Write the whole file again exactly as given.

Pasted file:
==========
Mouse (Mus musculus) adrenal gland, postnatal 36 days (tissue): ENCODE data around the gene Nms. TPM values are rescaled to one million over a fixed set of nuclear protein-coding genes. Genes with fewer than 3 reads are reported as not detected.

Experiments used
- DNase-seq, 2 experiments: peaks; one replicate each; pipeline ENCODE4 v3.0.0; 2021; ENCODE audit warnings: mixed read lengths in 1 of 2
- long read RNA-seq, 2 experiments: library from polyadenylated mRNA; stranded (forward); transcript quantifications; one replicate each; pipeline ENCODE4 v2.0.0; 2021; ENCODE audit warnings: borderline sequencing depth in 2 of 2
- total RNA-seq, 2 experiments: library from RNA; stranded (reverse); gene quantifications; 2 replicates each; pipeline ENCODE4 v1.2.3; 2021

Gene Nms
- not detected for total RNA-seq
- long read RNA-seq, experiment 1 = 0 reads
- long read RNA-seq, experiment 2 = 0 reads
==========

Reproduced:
Mouse (Mus musculus) adrenal gland, postnatal 36 days (tissue): ENCODE data around the gene Nms. TPM values are rescaled to one million over a fixed set of nuclear protein-coding genes. Genes with fewer than 3 reads are reported as not detected.

Experiments used
- DNase-seq, 2 experiments: peaks; one replicate each; pipeline ENCODE4 v3.0.0; 2021; ENCODE audit warnings: mixed read lengths in 1 of 2
- long read RNA-seq, 2 experiments: library from polyadenylated mRNA; stranded (forward); transcript quantifications; one replicate each; pipeline ENCODE4 v2.0.0; 2021; ENCODE audit warnings: borderline sequencing depth in 2 of 2
- total RNA-seq, 2 experiments: library from RNA; stranded (reverse); gene quantifications; 2 replicates each; pipeline ENCODE4 v1.2.3; 2021

Gene Nms
- not detected for total RNA-seq
- long read RNA-seq, experiment 1 = 0 reads
- long read RNA-seq, experiment 2 = 0 reads